EU Supervisors Face ‘Binding Mediation’ on Simple ABS Disagreements

By and Rebecca Christie | September 24, 2015

National authorities in the European Union will have to submit to binding arbitration if they can’t decide whether to apply the bloc’s new rules on simple securitizations to a transaction, a European Commission document shows.

In the undated draft regulation on creating a framework for simple asset-backed debt, the commission uses the example of two insurers in different countries investing in the same securitized bonds issued in a third EU member state. If the supervisor of one of the insurers agrees the transaction meets the criteria for simple products and qualifies for preferential capital treatment, but the second disagrees, the credibility of the rules might be compromised.

The new rules will allow banks to award a “simple, transparent and standardized” label to asset-backed securities without prior checks by supervisors, and will cut the minimum risk weight on qualifying securitizations by 5 percentage points to 10 percent. The aim is to revive the market for asset-backed debt, allowing banks to boost lending. The ABS push is part of EU plans to strengthen capital markets.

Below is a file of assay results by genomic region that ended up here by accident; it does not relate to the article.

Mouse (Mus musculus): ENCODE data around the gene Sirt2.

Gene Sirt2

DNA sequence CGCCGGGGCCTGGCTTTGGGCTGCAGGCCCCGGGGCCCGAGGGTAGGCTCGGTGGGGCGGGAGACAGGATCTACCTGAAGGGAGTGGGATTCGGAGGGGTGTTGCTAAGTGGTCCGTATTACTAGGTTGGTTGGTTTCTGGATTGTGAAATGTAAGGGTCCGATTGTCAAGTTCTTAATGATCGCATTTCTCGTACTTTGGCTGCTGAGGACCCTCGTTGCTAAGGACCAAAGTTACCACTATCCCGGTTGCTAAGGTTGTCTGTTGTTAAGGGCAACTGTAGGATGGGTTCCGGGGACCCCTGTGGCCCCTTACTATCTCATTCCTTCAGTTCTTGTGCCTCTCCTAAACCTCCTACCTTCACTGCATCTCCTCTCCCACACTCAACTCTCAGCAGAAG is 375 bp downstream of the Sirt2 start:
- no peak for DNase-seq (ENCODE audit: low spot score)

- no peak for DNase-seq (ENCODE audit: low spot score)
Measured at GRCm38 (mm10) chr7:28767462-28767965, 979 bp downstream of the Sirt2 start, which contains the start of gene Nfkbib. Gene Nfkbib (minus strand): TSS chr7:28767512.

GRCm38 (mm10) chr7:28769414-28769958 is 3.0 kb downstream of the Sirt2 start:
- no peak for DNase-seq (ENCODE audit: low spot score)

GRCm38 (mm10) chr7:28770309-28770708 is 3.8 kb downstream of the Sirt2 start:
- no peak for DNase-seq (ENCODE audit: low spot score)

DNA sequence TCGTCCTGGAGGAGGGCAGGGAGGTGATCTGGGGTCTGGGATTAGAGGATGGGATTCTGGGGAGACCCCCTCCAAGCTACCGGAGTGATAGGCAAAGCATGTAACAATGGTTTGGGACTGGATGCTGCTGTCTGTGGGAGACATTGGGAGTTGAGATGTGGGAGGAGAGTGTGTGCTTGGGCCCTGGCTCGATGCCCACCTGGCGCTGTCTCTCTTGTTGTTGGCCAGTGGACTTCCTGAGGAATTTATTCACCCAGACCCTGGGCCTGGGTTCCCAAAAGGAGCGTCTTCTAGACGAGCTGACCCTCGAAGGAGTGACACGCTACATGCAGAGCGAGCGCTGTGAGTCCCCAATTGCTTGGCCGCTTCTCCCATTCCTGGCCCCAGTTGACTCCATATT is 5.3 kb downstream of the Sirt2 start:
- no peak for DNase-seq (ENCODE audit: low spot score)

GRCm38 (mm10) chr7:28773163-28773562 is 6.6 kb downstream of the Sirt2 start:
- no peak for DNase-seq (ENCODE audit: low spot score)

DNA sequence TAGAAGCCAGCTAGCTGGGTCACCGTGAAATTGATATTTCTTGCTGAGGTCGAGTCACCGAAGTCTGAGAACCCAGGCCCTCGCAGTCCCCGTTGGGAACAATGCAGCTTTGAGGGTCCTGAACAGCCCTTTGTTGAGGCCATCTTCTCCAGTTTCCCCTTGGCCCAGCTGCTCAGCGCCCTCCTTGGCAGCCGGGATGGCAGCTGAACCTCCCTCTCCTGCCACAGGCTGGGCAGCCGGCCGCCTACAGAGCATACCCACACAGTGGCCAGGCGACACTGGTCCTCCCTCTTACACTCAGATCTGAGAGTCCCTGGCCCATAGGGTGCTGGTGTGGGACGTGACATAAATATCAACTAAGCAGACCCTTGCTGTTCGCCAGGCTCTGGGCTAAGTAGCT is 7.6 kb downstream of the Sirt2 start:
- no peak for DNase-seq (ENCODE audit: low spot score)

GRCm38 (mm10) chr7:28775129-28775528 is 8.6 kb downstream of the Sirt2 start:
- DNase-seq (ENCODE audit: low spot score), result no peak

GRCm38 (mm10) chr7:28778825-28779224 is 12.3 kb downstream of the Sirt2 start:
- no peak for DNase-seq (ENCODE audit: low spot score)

The commission is due to publish the ABS framework on Sept. 30, along with its action plan for a capital markets union.

Where supervisors “cannot come to an agreement, there should be binding mediation,” the draft regulation states. “Persistent use of different approaches could negatively impact the credibility of the STS approach and lead to regulatory arbitrage.”

Regulatory Cooperation

When a supervisor has evidence that a bank has made “a materially incorrect or misleading STS notification,” it will also be obliged to inform European authorities including the Paris-based European Securities and Markets Authority, as well as national authorities, to discuss the findings.

ESMA will be able to initiate mediation “either on its own initiative where specifically provided for, or upon request by one or more competent authorities in the event of a disagreement.”

Because the market for securitized debt is international, supervisors will be required to share information about their activities and take joint decisions.

“In view of the cross-border nature of the securitization market, cooperation between competent authorities and the ESAs is crucial,” the document states, referring to European Supervisory Authorities. “Information exchange, cooperation in supervisory activities and investigations and coordination of decision-taking is a basic requirement.”


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